Lytro is currently the only camera on the market that lets you refocus photographs after they’re shot, thanks to its fancy schmancy (and proprietary) light field technology, but it won’t be the only one for long. Toshiba is reportedly developing its own Lytro-style camera that will target a different segment of the photography market: smartphone and tablet photographers.
Takashi Kamiguri over at The Asahi Shimbun reports that the company has already developed a tiny camera module that can do the light-collecting deed. It sounds very much like what Lytro offers, except in a much smaller package.
Toshiba’s device is packed with a super dense array of half a million lenses that are each 0.03mm in diameter. The array directs the light onto a tiny sensor measuring 5x7mm. Each lens captures an ever-so-slightly different view of the scene, all of which are combined into a single photograph using special algorithms.
In addition to generating refocus-able photographs, the new camera has another enticing feature for ordinary consumers: the ability to capture photos that are perfectly sharp in every area of the frame.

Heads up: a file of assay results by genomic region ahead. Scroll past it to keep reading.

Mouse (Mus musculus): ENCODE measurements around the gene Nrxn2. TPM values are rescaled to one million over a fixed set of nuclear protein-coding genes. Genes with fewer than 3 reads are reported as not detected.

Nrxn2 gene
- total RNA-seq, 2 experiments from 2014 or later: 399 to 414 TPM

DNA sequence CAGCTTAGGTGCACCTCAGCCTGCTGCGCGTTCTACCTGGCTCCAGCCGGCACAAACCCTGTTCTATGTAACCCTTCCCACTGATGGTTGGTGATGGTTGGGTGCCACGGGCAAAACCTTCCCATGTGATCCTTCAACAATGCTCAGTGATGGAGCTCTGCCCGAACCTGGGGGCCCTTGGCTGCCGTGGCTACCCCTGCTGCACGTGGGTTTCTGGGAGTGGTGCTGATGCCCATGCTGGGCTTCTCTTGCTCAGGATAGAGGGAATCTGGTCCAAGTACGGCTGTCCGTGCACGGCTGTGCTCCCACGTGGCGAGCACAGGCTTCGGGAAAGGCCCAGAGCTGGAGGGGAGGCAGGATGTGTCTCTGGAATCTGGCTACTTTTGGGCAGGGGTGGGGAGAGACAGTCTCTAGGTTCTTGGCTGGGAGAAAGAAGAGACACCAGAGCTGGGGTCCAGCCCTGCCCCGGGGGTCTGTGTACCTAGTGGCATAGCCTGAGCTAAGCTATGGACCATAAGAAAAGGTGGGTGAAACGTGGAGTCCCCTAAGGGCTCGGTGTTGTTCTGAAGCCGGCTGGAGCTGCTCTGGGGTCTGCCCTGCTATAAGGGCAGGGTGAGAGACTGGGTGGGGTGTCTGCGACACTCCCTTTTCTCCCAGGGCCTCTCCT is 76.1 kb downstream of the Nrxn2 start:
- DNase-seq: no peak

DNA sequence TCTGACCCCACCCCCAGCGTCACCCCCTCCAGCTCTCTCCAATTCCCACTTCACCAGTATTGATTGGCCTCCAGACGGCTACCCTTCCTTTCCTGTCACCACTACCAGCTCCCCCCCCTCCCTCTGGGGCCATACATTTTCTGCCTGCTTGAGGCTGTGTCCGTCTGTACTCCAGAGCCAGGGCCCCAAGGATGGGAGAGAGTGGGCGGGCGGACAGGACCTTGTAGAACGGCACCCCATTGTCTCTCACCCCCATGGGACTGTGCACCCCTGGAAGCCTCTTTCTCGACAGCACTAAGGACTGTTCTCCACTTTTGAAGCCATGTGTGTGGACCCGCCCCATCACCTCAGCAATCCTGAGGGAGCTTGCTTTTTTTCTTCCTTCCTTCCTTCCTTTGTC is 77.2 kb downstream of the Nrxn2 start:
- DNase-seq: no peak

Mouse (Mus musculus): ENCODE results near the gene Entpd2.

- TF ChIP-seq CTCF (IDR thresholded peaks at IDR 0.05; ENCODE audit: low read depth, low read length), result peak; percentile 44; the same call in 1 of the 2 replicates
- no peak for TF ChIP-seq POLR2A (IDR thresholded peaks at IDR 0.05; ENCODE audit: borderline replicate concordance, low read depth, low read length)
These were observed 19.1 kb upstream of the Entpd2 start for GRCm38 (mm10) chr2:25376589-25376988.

It seems that offering Lytro-like refocusing in a smartphone camera would have distinct advantages over Lytro’s standalone camera offering. In our view, the Achilles’ heel of the system is that the photographs require proprietary software just to view and share them. This presents a major inconvenience for people who are used to sharing standard image types (like JPEGs) and for people who would rather not have to host all of their photos on Lytro’s servers.
On the other hand, many consumers who shoot and share photos on their smartphones are already used to being in a sandbox environment. Instagram has shown that an entire photo ecosystem can be offered through a single smartphone app. Toshiba could do the same thing, and one-up Lytro in terms of ease of sharing.
The new camera will reportedly hit the consumer market by the end of 2013, and Toshiba is currently looking for smartphone manufacturers who are willing to use the module in their wares.
(via The Verge)